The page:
If you can look past this, or get used to it, it is not a very big deal. I never had the pleasure to wear and try a vintage Doxa SUB 300(T) before I received this watch, so it took me half a day to get used to this. Especially if you are into Doxa, vintage or new, I guess you won’t have to get used to this phenomenon.
The dial of the Doxa SUB 300 Searambler is perfectly readable, despite its smaller size. The large orange minute hand and the smaller black hour hand. The silver colored dial version was the only SUB 300(T) model that came with a large orange minute hand, which is the last color you will see until the (underwater) world goes black.
On the dial we find luminous hour markers, Doxa Automatic written in the left upper side and SUB 300 Searambler in the lower right side. At 3 o’clock, a framed date aperture with a white disc and black writing.
I love these C-cases that are so typical for the 1960’s. I have and have had several watches myself with this case shape. It definitely marks a certain era, so if people are commenting on your watch, it is probably because they think it is a vintage piece. The finish of the SUB 300’s case is very nicely done. The top of the case is brushed, whereas the side has a polished finish. The ring between the carved bezel and top of the case also has a polished finish. On the pictures below (click for larger images) you can see that the case consists of several parts, including the screw-down case back with Doxa logo in bas-relief. The case feels solid built and breathes quality.
Inside this Doxa SUB 300 Searambler is ETA’s caliber 2824-2. If I am informed correctly, the original Doxa SUB 300(T) models also used ETA movements (caliber 2852). Doxa is not a manufacture nor does it pretend to be. No nonsense movements are being used to get the job done. Operating the movement goes via the large Doxa signed crown. The crown is screwed-in, to ensure water resistance for this professional diver. Unscrew it, and in the 0 position you can wind the movement manually. The first position is used to set the date and the second position for correcting time. The ETA 2824-2 movement only hacks in position 2, of course. Push the crown back two positions and push and turn at the same time and you’re all set and done. Any professional watchmaker can service this movement, which is a good thing. The case back is screwed-in, and uses common cut-aways so any generic case opener will do.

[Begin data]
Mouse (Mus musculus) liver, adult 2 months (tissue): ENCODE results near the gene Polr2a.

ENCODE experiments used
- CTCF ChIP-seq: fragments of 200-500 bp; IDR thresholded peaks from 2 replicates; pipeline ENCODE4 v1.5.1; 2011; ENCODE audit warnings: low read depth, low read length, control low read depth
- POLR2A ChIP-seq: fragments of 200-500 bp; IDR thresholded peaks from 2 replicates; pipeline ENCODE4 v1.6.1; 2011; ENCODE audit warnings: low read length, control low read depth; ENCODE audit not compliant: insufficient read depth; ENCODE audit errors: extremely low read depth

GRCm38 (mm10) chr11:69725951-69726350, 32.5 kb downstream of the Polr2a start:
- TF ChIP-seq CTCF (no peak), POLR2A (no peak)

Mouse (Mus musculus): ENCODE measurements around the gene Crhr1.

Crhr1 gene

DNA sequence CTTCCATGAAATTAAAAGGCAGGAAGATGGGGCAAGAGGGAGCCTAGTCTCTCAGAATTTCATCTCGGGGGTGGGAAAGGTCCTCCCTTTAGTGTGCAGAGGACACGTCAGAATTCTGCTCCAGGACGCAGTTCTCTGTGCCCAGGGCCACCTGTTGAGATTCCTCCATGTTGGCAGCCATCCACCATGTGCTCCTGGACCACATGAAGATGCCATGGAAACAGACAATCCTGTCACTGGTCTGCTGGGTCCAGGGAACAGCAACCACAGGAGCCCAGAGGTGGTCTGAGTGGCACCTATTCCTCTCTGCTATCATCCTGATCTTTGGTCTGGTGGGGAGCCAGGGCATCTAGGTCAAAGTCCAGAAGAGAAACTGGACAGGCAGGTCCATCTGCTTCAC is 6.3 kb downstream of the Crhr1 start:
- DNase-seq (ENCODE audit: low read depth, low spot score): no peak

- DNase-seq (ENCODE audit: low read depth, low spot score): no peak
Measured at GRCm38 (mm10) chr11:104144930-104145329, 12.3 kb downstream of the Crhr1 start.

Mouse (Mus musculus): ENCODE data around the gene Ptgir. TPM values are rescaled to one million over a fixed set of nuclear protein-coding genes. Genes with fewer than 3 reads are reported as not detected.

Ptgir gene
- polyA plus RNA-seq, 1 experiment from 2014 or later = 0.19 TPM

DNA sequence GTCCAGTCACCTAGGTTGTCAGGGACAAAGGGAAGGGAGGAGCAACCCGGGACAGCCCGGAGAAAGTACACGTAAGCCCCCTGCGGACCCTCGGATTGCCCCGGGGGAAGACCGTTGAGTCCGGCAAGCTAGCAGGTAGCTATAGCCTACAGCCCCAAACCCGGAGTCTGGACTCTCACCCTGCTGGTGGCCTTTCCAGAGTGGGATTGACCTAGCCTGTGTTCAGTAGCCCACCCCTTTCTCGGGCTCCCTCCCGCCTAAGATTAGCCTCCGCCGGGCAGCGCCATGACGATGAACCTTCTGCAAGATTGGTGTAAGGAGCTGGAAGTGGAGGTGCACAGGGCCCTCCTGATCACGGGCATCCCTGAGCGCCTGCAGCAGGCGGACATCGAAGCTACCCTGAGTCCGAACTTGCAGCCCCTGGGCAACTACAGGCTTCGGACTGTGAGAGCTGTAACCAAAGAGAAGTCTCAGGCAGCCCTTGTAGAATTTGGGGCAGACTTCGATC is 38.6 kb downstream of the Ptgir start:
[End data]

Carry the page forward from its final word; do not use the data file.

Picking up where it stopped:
Very cool is the beads of rice bracelet. 7 links side-by-side of which the two outer links are larger than the others and have a brushed finish. The 5 links in the center are polished. The bracelet of the Doxa SUB 300 Searambler measures 22mm at the end-pieces and 20mm at the clasp. It is a very comfortable bracelet, I have to say. It connects perfectly to the C-shaped case. The clasp has a hidden extension part, for use over your wetsuit. The clasp shows the Doxa logo and has a flip-lock for safety reasons. The extension is about 10mm. A bit too much if you want to use it to resize your bracelet when the weather is hot, but enough for use with your wetsuit. However, micro-adjustment of the bracelet can be easily done using a paperclip or toothpick and adjust the position of the bracelet in the clasp.